Though I had been in bed since nine, I had hardly slept a wink. I got up at the crack of dawn, excited and thrilled and couldn’t wait to get to work. ‘This is your day, Liana; you've earned it; you've well-earned it’. I was preparing a warm welcome, donning myself in a yellow top , my favourite colour, the one that suits me best. It was first time that I had broken with my uniform by wearing such a bright colour as yellow. It seemed a too vivid infringement of the regulations governing our dress code, ‘but who cares’. A warning letter would be the worst that could happen, not a big deal, and it was worthwhile. Dad reprimanded me upon seeing me decked out in yellow. He stressed that I should have more respect for rules. ‘It’s boring, dad, wearing the same colour everyday. It’s good to have a change, once in a while’, I argued. I wore crimson make-up. ‘It goes fabulously with yellow’, I thought. ‘It brings out the best of my skin and my hair’. Let alone the eyes of Arabia.
Fury and the girls were stunned to see me in yellow. ‘Have mercy on the guy, Liana’, Fury whispered as I sat down next to her in the establishment bus. ‘He’s been away for a whole week. You can’t do this to him on his very first day back’. I beamed with joy on hearing that; for all that beauty was for him, to show him how much I loved him, and how much I cared, and how much I wanted to please him with the face and the beauty that he loved and admired so much.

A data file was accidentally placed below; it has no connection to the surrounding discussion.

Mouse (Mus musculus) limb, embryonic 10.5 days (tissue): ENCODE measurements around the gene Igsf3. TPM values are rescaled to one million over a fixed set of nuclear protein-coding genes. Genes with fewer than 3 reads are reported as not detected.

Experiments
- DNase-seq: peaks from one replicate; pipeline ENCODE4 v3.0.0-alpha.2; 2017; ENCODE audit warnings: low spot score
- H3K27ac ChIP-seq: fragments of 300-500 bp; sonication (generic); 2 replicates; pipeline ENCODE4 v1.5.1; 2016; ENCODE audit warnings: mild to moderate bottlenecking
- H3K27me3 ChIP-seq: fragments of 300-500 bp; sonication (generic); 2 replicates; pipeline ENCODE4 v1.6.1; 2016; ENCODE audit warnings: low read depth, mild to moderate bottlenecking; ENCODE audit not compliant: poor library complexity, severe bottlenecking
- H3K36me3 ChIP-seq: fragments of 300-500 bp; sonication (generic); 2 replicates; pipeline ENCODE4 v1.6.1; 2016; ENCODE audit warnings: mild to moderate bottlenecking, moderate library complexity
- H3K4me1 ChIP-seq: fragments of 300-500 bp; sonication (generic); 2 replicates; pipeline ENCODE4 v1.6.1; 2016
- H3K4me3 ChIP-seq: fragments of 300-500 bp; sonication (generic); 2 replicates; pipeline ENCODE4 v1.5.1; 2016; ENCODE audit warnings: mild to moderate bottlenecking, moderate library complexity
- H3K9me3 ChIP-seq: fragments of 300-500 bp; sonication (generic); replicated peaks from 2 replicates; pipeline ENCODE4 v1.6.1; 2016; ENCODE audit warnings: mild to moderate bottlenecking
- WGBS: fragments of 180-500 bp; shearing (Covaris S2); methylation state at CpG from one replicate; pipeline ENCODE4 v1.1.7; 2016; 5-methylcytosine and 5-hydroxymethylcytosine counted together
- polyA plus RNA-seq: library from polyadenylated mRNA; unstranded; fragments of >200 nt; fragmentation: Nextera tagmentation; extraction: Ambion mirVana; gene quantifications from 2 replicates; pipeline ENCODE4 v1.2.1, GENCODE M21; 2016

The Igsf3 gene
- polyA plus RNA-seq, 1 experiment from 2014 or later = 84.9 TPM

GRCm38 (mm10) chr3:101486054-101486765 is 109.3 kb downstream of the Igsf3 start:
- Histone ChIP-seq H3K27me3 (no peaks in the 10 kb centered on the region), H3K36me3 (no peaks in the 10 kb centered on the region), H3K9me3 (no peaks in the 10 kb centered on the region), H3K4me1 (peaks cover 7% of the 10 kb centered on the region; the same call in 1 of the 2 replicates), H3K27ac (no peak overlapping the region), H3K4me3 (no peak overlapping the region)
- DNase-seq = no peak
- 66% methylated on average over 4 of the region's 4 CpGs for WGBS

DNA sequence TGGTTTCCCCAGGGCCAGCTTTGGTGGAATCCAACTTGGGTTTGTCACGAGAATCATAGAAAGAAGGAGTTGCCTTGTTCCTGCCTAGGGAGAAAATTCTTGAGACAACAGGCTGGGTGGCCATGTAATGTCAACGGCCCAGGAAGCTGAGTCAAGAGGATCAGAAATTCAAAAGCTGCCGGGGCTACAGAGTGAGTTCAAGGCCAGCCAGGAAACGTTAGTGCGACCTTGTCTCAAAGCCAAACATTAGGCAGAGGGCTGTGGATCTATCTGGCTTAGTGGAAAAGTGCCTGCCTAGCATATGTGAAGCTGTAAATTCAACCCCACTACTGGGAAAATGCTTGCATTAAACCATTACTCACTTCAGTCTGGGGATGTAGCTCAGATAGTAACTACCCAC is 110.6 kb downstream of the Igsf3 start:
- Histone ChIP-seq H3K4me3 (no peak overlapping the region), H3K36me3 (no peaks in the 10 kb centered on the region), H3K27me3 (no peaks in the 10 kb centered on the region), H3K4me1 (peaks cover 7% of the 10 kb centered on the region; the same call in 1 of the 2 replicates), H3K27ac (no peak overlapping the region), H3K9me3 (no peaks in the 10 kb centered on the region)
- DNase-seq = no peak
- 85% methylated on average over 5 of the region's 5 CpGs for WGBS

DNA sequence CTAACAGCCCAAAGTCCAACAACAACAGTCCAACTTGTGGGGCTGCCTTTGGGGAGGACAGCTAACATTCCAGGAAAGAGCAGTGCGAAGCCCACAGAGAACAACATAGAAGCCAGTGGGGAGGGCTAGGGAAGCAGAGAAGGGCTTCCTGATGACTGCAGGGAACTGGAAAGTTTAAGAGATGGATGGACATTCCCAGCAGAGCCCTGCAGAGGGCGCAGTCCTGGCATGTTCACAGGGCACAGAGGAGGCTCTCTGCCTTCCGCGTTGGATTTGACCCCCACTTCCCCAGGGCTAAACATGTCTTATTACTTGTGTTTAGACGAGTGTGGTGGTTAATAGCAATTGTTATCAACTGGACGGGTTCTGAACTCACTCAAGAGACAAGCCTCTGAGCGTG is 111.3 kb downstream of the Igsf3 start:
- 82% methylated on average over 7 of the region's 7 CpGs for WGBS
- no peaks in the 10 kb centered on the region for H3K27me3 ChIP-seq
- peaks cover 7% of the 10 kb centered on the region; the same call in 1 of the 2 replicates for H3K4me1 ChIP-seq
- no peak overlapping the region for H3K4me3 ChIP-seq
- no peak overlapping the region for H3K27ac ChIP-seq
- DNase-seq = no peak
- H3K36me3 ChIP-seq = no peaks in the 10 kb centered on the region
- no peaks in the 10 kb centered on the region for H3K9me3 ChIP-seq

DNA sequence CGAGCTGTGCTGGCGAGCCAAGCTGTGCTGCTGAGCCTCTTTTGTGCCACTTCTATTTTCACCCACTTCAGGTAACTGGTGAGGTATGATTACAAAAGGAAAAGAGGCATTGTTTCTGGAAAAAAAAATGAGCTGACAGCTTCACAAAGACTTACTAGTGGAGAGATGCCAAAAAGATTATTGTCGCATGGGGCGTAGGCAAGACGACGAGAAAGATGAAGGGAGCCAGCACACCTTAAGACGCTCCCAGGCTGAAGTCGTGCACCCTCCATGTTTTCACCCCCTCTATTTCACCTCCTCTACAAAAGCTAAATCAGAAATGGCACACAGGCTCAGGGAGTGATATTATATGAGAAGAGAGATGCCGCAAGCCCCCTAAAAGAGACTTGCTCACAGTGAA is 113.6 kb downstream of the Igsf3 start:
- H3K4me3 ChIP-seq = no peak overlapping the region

My body quivered, my heart raced, the closer I got to the office. I even felt a slight stomach-ache, and frequent colic waves. Dina’s impact on me seemed to be receding now. He solely possessed my mind, and I was thinking of him, only of him.
Before I entered the office, a trip to the toilets was essential. I looked in the mirror, ensuring that everything was flawless and perfect, entirely perfect, and off, then, to the office. The effect of yellow in the office was overwhelming. The first comment came from Al, as usual. ‘Dear Lord’, he whispered, and he just belted up, not saying another word. Jack smiled. Tom winked, and Gerhard expressed praise in German, "sehr schön", Liana!. Hearing all those compliments was gratifying, but it was he who mattered, not anyone else. It was he whom I wanted to impress.
I sat busying myself with my papers, anxious and waiting and often glancing at the main entrance. Those few moments surely made me acknowledge how hard the last few days had been, much like the deprivation of food during Ramadan.
Not long afterwards, he turned up. My heart thumped with excitement the moment I saw him; my hands trembled, and a surge ran through my whole body, electrifying me. Tom was at the main entrance leaving when he stepped in, and they both stood there talking. He stood facing Tom, although I was within view on his right. The office was a throng of people. Jack was at his desk; Al and Larry were busily conferring about some aspect of work. There were three Iraqi engineers talking to Jimmy, while Gerhard and I sat next to each other working on some charts.
I glanced twice towards him. The first time I saw that he was still talking to Tom, but on the second time I found him staring at me. Our eyes met, but I turned mine away quickly. I couldn’t, I just couldn’t look into the depths of those eyes that had me lost for a whole week.
He was wearing an off-white shirt and navy blue pants. He was good at choosing colours that suited his skin fabulously, but it was first time I saw him in off-white, and he looked just stunning. I glanced towards Fury. She was attending to her duties, recording every single tiny detail that I could have missed.
Tom stepped out; he walked in with a general greeting, ‘Good morning everybody’. All eyes moved towards him, so did mine, and everyone, replied but I didn’t. I just looked ecstatically at him. He looked at everyone, but totally avoided looking in my direction.
To Be Continued.......